Courgette or zucchinni, whose language is it anyway?

Yes, British collective nouns swing both ways: Company, Government, Tranmere Rovers can be considered singular or plural, just don’t mix them up in the same sentence.

Here’s a grammar lessonfor merkins from the British Council.

I wonder if merkins know what it means, would they get upset if they did ?

Who knows. OED example usage from (1714):

[quote]“This put a strange Whim in his Head; which was, to get the hairy circle of her Merkin … This he dry’d well and comb’d out, and then return’d to the Cardinal, telling him, he had brought Saint Peter’s Beard.”[/quote] :blush:

Us kiwis use mostly British English, and I’d say The comapny amended it’s bylways, but the firm/partnersip amended their bylaws, eg “Rudd Watts and Stone changed their hiring policy”.


English aristocrats began applying Latin grammar rules to English during the reign of Queen Victoria. Around that same time, there was a growing movement in the young republic of states in the Americas to differentiate themselves from England. The English language was the most obvious place to start. The modern consequence is a growing rift in English usage. As the planet continues to accept English as the international language, a hybrid, English language will hopefully emerge.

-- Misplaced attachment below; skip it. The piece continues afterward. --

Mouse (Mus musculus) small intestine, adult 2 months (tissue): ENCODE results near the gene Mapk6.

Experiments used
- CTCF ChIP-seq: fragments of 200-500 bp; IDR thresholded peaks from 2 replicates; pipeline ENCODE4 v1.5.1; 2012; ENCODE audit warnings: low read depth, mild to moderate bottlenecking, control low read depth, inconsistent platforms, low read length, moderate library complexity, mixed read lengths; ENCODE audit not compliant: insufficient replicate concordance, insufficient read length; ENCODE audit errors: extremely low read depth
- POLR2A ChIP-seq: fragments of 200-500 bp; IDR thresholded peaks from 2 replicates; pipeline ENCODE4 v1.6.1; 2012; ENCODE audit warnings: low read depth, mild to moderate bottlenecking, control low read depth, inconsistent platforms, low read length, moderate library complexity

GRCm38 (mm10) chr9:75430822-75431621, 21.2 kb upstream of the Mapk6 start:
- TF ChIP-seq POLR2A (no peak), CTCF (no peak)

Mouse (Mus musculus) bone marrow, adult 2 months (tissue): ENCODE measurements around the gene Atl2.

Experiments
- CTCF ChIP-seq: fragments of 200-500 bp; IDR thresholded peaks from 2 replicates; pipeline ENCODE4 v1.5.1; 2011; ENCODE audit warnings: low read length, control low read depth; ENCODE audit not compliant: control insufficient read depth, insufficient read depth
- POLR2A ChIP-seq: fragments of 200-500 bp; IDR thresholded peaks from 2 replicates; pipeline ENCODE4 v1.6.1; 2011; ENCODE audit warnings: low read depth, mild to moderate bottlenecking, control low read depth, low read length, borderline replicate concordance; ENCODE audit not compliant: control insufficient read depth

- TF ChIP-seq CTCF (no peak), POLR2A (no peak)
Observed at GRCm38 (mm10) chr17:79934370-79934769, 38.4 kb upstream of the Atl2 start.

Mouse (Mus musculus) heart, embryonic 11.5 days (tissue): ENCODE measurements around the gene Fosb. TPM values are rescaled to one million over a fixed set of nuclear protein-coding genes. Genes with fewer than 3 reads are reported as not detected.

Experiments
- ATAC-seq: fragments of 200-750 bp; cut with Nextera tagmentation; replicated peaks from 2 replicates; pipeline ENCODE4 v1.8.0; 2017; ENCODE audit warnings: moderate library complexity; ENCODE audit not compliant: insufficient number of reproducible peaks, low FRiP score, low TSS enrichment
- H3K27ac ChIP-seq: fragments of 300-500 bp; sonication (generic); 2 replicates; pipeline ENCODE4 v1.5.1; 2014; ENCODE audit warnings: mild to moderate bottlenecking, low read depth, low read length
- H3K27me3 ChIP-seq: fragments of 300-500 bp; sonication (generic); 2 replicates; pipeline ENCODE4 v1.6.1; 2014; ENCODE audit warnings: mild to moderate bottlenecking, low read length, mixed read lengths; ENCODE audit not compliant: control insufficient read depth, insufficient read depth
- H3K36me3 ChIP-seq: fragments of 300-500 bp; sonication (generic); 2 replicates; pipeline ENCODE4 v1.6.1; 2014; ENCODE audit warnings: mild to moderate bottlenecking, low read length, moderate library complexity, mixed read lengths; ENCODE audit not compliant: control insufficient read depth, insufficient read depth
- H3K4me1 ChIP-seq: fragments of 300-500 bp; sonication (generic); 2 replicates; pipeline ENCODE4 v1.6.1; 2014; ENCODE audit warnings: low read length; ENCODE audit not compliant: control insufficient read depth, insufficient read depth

We must also remember that spoken English and written English utilize different rules in practice. Many English language books, so widely used in Taiwan, are designed and written for conversation purposes. That is one possible explanation for the dangling prepositions and other little nuances found in the local ESL publications.
Are British collective nouns the only things that swing both ways on the isles? After watching the British parliament this last week, one might assume the government does the same.

David Crystal’s ‘Cambridge Encyclopedia of the English Language’ is entertaining and informative and gives a balanced picture of the prescriptive v.s. descriptive grammar debate. His personal opinion seems to generally be in favour of the descriptive side, however, and he talks a lot about varieties of English on both international and national levels.

I was reminded of his book by the title of this thread; ‘Whose language is it anyway?’. I believe that Crystal would say that it is the users’ language - as simple as that. He gives a lot of examples of English language use around the globe by people we might not normally think of as native speakers, for example air traffic controllers, doctors, lawyers, people from places such as India and a lot of Caribbean countries and speakers of the various English-based pidgins.